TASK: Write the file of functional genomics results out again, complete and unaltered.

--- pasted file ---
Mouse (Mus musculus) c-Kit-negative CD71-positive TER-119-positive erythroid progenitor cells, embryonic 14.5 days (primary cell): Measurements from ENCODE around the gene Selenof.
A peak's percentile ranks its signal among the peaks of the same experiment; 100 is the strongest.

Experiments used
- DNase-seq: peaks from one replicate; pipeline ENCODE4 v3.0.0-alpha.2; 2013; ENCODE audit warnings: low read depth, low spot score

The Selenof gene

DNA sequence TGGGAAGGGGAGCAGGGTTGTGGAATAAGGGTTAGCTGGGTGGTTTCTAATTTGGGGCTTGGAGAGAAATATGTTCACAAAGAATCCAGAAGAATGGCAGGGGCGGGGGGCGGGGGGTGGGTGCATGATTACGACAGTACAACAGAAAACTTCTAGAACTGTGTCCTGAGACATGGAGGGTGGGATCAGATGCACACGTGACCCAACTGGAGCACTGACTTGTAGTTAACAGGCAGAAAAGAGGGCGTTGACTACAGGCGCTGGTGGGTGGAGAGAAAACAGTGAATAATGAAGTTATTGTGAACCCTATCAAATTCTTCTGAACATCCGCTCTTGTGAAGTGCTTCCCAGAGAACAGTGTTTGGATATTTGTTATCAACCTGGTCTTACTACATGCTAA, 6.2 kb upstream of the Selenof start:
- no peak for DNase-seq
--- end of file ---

Mouse (Mus musculus) c-Kit-negative CD71-positive TER-119-positive erythroid progenitor cells, embryonic 14.5 days (primary cell): Measurements from ENCODE around the gene Selenof.
A peak's percentile ranks its signal among the peaks of the same experiment; 100 is the strongest.

Experiments used
- DNase-seq: peaks from one replicate; pipeline ENCODE4 v3.0.0-alpha.2; 2013; ENCODE audit warnings: low read depth, low spot score

The Selenof gene

DNA sequence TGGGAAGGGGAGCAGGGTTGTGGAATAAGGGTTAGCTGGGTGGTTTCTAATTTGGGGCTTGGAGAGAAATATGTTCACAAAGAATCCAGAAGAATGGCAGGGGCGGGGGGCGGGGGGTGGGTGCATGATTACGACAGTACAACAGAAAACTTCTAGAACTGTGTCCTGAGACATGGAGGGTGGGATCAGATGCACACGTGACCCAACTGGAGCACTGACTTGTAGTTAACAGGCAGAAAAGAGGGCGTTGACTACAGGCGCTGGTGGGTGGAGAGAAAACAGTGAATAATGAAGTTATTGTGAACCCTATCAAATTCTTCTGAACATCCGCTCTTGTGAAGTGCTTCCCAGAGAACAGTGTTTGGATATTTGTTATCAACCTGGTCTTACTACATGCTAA, 6.2 kb upstream of the Selenof start:
- no peak for DNase-seq